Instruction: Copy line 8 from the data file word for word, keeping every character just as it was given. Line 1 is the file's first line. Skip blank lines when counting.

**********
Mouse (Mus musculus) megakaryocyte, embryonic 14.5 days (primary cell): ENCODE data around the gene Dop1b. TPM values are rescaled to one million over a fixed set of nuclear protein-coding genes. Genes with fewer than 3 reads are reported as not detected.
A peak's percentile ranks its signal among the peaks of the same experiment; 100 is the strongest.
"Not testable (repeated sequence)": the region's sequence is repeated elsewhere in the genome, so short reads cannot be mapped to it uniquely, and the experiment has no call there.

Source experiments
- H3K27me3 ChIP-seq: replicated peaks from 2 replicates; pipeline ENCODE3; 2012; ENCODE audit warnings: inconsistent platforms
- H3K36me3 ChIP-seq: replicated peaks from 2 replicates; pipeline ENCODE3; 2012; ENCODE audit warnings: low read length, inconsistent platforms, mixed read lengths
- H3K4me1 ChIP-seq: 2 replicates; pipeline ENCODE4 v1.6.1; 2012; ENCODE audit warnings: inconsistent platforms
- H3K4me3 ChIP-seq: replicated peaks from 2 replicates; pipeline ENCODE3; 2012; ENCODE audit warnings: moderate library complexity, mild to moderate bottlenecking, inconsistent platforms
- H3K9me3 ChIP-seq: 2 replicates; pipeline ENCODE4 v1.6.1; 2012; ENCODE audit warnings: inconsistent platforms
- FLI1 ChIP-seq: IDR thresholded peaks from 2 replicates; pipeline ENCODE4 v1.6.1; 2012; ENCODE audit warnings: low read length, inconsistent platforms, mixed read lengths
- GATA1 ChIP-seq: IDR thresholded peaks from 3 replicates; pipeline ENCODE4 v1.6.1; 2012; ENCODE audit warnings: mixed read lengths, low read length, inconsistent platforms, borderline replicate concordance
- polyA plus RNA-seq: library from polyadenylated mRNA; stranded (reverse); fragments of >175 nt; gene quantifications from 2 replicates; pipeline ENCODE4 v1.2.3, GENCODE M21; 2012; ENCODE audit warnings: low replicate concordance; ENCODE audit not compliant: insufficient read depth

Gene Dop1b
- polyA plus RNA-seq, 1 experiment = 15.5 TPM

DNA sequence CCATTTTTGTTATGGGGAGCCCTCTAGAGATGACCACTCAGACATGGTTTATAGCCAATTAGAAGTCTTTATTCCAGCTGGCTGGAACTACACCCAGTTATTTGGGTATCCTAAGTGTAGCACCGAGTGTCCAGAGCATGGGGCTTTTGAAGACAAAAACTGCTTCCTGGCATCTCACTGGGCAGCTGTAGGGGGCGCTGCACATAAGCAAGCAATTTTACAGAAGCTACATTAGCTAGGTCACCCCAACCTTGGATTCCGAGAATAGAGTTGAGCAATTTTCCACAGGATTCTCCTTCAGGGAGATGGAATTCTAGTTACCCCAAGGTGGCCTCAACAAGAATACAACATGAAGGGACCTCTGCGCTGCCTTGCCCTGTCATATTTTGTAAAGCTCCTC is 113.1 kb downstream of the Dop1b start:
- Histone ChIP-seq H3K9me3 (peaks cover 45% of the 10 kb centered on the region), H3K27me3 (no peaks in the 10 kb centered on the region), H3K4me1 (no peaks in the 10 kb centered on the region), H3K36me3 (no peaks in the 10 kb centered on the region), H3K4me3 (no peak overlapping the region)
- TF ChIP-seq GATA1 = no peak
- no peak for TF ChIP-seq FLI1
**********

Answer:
- H3K4me3 ChIP-seq: replicated peaks from 2 replicates; pipeline ENCODE3; 2012; ENCODE audit warnings: moderate library complexity, mild to moderate bottlenecking, inconsistent platforms